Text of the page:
There are a few common tick species found across Pennsylvania. These common pests are also some of the biggest transmitters of common diseases like Rocky Mountain Spotted Fever and Lyme Disease. While they will use people as hosts, they are also frequently found on dogs, deer, horses, and cattle.
Ticks In Pennsylvania
1. American Dog Tick
- Scientific name: Dermacentor variabilis
- Color: brown
- Diseases: Rocky Mountain Spotted Fever
- Common hosts: dogs, mice, raccoons, people
The American Dog Tick enjoys wooded areas and shrubbery and is often found in farmlands. Throughout its life cycle, this tick will feed on different types of animals. The larvae are found on small mammals, including voles and field mice, while nymphs like to feed on the slightly larger raccoons and opossums.
By the time American Dog Ticks are adults, they start attacking people, dogs, and larger mammals. These insects are mainly active in the fall, summer, and spring seasons. While this type of tick does not spread Lyme Disease, they do spread Rocky Mountain Spotted Fever.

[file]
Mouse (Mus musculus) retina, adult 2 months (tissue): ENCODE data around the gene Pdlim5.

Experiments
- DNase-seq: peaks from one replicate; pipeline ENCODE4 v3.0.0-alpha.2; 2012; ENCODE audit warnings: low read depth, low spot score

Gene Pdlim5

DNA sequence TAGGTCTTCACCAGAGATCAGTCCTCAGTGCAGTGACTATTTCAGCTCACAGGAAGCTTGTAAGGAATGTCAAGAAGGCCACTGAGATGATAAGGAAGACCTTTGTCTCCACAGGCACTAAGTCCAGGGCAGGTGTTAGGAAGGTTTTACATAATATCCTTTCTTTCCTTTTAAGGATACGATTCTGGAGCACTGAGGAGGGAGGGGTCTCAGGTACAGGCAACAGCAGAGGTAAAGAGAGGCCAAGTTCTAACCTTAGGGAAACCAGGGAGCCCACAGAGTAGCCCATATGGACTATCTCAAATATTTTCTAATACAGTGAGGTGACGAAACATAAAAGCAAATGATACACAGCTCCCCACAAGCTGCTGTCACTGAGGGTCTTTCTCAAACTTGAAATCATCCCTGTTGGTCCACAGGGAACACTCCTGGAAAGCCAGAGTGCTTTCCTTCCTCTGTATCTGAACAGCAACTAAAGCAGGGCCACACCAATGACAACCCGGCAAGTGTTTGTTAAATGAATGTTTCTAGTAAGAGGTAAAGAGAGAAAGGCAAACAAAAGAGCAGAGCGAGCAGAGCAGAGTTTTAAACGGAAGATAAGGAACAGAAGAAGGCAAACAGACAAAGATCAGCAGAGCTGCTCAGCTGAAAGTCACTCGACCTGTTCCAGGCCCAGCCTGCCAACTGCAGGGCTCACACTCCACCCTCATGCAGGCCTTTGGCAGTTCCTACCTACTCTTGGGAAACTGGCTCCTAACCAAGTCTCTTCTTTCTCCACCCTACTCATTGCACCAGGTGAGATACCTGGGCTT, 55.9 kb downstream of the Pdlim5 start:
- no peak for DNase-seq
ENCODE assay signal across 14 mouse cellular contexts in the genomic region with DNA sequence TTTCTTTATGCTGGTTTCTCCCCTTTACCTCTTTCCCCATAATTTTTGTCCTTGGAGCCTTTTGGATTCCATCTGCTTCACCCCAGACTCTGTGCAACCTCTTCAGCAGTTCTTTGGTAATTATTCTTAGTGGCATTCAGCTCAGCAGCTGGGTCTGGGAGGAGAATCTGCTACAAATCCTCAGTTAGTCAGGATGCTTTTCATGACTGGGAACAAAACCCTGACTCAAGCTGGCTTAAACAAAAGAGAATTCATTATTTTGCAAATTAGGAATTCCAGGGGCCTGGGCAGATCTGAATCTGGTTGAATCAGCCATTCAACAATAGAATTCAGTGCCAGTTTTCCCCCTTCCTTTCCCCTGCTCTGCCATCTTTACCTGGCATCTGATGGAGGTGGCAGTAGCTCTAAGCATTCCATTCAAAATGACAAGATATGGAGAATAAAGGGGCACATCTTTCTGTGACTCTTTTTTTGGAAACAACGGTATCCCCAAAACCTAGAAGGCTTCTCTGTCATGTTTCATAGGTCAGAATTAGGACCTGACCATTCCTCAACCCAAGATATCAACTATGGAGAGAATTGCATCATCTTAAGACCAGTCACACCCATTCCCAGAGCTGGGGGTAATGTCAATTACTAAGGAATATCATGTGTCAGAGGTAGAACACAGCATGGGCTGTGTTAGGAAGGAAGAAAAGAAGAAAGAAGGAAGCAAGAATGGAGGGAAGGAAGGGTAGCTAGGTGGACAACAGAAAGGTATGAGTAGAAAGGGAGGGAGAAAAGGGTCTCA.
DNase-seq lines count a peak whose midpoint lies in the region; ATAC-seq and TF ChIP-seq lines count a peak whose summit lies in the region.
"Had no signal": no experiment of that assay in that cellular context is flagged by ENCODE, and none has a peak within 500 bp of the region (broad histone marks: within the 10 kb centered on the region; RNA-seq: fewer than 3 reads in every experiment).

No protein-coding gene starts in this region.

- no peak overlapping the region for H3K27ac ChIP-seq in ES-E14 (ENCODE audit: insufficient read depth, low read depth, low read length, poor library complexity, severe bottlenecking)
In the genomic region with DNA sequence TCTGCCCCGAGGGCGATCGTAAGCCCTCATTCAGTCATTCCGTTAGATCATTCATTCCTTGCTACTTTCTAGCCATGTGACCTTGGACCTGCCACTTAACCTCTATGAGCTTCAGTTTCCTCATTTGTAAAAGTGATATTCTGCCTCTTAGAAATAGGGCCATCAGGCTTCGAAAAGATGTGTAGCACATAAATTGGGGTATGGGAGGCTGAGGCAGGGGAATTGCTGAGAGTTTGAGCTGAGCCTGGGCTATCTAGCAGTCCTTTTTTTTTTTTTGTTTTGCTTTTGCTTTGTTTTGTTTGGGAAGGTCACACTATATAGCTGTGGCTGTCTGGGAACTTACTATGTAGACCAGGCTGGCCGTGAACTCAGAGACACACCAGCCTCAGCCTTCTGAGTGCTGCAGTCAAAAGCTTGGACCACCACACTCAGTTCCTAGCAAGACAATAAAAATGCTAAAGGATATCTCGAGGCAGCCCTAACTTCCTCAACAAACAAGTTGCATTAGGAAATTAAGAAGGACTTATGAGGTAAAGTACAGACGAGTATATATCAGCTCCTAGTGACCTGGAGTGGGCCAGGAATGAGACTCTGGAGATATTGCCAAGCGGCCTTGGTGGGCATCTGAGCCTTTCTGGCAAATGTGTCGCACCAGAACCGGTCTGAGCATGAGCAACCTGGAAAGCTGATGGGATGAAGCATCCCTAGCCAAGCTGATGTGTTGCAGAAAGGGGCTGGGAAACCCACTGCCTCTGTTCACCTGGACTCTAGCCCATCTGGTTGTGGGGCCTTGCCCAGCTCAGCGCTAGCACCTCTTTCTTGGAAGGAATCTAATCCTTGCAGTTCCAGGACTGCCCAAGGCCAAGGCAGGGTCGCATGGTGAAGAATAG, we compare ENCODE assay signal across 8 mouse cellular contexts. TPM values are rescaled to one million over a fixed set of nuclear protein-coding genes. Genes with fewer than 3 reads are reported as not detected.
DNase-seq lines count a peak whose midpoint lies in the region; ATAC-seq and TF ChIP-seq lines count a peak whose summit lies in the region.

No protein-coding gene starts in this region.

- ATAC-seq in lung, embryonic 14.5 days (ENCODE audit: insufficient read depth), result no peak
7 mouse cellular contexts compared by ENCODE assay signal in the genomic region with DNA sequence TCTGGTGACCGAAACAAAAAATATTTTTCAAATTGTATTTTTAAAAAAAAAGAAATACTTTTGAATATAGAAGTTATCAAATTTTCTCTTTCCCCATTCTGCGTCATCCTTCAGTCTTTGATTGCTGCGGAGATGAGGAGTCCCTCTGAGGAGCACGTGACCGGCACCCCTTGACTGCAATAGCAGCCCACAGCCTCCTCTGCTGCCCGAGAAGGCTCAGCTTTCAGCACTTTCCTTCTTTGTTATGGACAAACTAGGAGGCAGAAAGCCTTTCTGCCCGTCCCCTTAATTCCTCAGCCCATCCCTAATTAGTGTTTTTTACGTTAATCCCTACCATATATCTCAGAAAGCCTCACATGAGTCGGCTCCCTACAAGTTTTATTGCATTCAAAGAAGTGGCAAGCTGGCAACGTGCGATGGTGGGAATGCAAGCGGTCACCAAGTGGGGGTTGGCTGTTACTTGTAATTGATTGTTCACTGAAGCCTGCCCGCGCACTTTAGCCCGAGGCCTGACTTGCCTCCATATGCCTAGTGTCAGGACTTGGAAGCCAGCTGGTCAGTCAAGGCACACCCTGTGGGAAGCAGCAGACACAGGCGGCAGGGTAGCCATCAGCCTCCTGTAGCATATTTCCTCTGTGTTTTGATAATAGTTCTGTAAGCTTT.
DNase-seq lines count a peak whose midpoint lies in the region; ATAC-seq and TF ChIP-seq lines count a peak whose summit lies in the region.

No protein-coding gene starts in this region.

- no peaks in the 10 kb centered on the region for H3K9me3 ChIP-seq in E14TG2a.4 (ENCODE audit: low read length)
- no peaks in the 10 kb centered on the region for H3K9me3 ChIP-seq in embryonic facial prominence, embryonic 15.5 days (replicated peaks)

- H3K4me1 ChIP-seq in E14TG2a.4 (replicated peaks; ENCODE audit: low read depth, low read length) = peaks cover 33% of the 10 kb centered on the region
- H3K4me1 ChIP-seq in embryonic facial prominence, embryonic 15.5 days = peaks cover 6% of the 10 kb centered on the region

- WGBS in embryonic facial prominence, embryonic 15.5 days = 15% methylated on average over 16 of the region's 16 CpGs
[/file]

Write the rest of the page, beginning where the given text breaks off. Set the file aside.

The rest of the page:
2. Groundhog Tick
- Scientific name: Ixodes cookei
- Color: light brown, tan
- Diseases: Powassan virus
- Common hosts: groundhogs, people, small birds
The Groundhog stick is often referred to as the Woodchuck Tick, and it is one of the most common ticks found in Pennsylvania. These insects like to feed on groundhogs, which makes it rare for them to be infected with Lyme Disease. Instead, Groundhog Ticks are known for spreading the Powassan virus.